Archive for November 13th, 2007

Don’t that common sense make no sense no more?

Tuesday, November 13th, 2007

Today I received an email from a colleague which included, down in the signature line, a quote supposedly by Thomas H. Huxley, “Science is organized common sense where many a beautiful theory was killed by an ugly fact.”

I’ve been mulling over that quote on and off all day, and I couldn’t quite decide whether I agree with it or not. I place a high value on the kind of common sense that my mother had, but that old song by folkie singer-songwriter John Prine kept running through my brain

They got mesmerized
By lullabies
And limbo danced
In pairs
Please lock that door
It don’t make much sense
That common sense
Don’t make no sense
No more

Moving on from folk songs, I ran a Google search on the Huxley quote, and found an interesting opinion column in the New York Times, “In Defense of Common Sense“, by John Horgan. He mentions that Huxley made that statement in an era before Einstein, about 100 years ago, proposed a couple of theories that seem to defy common sense …

… But quantum mechanics and relativity shattered our common-sense notions about how the world works. The theories ask us to believe that an electron can exist in more than one place at the same time, and that space and time – the I-beams of reality – are not rigid but rubbery. Impossible! And yet these sense-defying propositions have withstood a century’s worth of painstaking experimental tests.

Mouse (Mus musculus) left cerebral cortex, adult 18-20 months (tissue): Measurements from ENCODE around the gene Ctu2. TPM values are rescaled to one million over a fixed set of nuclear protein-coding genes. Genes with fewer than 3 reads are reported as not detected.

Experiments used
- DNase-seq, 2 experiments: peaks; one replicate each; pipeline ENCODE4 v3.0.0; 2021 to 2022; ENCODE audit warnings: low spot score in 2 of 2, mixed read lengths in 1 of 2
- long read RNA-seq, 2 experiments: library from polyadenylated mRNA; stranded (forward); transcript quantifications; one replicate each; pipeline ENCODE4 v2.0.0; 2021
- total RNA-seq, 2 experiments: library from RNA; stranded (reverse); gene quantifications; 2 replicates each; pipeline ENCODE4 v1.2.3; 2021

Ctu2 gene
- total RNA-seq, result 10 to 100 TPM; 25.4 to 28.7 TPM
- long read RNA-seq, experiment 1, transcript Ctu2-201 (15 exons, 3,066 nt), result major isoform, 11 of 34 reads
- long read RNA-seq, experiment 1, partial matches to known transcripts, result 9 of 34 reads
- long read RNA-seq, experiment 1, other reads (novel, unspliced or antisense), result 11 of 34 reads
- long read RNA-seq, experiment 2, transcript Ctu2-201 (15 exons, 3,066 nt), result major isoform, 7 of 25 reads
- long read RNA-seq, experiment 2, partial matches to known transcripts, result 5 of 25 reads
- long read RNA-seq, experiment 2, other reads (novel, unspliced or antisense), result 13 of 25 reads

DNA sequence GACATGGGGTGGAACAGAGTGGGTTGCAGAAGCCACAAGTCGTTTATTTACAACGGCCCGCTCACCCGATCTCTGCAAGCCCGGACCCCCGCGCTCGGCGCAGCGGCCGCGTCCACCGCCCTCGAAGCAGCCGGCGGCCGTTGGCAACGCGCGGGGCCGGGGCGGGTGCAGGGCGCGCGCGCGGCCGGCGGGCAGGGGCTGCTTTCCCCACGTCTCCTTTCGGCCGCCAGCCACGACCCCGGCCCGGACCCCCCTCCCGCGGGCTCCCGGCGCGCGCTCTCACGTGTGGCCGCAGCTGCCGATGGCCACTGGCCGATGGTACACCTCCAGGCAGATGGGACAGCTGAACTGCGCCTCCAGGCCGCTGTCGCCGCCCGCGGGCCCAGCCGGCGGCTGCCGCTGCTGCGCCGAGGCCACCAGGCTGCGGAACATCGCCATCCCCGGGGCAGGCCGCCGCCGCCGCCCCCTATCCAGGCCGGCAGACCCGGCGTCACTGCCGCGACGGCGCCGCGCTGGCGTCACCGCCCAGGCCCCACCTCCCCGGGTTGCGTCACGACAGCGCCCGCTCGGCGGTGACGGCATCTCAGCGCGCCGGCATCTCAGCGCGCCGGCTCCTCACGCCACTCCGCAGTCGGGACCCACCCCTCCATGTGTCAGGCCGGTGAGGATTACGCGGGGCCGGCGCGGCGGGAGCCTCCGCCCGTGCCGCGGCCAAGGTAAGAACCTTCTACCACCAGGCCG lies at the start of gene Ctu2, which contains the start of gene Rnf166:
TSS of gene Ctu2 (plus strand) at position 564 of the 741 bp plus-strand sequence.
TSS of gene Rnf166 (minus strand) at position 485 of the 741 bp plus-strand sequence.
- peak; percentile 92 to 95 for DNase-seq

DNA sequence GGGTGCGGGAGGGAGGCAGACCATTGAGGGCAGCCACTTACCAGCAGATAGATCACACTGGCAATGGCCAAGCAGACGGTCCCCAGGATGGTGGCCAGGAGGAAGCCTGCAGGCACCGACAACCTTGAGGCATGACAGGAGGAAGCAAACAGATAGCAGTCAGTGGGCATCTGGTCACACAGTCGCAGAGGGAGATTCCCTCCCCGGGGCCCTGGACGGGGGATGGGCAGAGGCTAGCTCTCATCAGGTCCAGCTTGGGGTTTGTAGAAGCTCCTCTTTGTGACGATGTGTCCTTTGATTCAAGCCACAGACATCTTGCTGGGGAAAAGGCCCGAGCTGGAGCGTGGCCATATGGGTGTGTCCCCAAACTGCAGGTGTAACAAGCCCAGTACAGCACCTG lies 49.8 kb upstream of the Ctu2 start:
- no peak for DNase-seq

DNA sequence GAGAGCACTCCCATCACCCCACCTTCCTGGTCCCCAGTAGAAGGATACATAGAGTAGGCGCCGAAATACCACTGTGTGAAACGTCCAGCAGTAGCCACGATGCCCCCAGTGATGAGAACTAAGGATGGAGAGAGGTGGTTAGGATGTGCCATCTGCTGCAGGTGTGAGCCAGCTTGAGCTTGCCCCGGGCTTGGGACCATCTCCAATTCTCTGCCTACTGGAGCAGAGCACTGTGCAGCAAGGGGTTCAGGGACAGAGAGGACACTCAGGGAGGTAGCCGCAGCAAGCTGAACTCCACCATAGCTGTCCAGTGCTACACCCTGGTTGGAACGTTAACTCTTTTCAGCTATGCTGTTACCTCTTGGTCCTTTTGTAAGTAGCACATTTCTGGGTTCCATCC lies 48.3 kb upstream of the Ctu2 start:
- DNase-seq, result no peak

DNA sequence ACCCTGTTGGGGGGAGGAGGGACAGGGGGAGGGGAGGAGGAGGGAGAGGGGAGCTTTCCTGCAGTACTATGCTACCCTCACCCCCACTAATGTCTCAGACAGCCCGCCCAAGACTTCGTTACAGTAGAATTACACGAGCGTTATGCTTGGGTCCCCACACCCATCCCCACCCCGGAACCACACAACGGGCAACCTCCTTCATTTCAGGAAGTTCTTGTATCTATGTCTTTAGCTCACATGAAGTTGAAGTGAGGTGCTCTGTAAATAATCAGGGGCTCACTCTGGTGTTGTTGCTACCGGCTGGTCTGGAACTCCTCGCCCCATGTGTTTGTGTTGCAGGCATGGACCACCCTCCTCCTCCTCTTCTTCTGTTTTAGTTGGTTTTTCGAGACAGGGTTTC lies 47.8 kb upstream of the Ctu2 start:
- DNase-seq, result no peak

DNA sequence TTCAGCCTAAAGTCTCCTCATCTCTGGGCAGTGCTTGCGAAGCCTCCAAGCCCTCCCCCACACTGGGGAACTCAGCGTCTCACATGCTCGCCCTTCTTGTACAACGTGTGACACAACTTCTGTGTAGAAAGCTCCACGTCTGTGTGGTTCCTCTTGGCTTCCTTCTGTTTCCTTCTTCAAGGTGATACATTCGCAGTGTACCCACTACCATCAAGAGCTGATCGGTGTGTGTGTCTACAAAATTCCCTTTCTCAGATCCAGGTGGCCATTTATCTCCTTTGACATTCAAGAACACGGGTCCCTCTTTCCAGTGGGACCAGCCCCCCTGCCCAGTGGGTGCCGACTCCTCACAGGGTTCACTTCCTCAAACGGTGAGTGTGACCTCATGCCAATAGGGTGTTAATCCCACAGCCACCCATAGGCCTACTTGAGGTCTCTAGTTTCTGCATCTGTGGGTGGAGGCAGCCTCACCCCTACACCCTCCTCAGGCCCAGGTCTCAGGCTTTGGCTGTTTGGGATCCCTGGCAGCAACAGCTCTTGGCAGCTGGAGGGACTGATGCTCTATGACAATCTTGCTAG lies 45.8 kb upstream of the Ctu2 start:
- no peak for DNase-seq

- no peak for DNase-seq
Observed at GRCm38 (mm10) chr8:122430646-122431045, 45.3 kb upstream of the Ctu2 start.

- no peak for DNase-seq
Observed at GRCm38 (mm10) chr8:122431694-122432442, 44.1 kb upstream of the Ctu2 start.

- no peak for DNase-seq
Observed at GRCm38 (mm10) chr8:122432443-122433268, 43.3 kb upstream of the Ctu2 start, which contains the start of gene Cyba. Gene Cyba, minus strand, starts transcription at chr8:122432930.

As a result, many scientists came to see common sense as an impediment to progress not only in physics but also in other fields. “What, after all, have we to show for … common sense,” the behaviorist B. F. Skinner asked, “or the insights gained through personal experience?” Elevating this outlook to the status of dogma, the British biologist Lewis Wolpert declared in his influential 1992 book “The Unnatural Nature of Science,” “I would almost contend that if something fits in with common sense it almost certainly isn’t science.” Dr. Wolpert’s view is widely shared. When I invoke common sense to defend or – more often – criticize a theory, scientists invariably roll their eyes.

The leading candidate for a unified theory (explaining quantum mechanics and general relativity) holds that reality stems from tiny strings, or loops, or membranes, or something wriggling in a hyperspace consisting of 10, or 16 or 1,000 dimensions (the number depends on the variant of the theory, or the day of the week, or the theorist’s ZIP code). A related set of “quantum gravity” theories postulates the existence of parallel universes – some perhaps mutant versions of our own, like “Bizarro world” in the old Superman comics – existing beyond the borders of our little cosmos. “Infinite Earths in Parallel Universes Really Exist,” the normally sober Scientific American once hyperventilated on its cover.

For the full article click here.

The author arrives at the conclusion that, “ultimately, scientific truth must be established on empirical grounds.”

Common sense seems to tell me that his conclusion is true.